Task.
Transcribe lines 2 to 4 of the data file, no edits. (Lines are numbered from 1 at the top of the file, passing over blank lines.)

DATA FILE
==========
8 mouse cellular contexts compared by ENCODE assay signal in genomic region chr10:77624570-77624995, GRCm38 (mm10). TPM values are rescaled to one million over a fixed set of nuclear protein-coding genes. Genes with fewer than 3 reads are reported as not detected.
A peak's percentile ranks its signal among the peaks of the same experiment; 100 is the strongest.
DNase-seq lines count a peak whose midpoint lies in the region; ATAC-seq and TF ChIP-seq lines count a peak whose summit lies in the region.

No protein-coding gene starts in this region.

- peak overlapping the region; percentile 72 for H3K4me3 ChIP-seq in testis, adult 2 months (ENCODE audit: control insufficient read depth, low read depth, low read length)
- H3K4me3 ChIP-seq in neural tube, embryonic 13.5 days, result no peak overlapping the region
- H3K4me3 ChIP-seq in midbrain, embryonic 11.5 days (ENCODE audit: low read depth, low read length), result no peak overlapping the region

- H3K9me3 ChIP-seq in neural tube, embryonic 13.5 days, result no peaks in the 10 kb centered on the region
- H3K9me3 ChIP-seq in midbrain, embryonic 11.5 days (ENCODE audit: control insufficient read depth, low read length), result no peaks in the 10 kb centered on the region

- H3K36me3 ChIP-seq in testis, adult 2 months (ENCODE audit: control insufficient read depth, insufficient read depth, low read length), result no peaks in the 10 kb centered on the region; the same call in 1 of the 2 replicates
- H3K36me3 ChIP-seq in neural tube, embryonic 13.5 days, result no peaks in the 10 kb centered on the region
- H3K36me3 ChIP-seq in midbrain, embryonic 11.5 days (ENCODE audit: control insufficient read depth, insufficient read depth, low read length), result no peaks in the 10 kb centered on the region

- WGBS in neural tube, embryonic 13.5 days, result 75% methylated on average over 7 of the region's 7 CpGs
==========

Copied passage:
A peak's percentile ranks its signal among the peaks of the same experiment; 100 is the strongest.
DNase-seq lines count a peak whose midpoint lies in the region; ATAC-seq and TF ChIP-seq lines count a peak whose summit lies in the region.

No protein-coding gene starts in this region.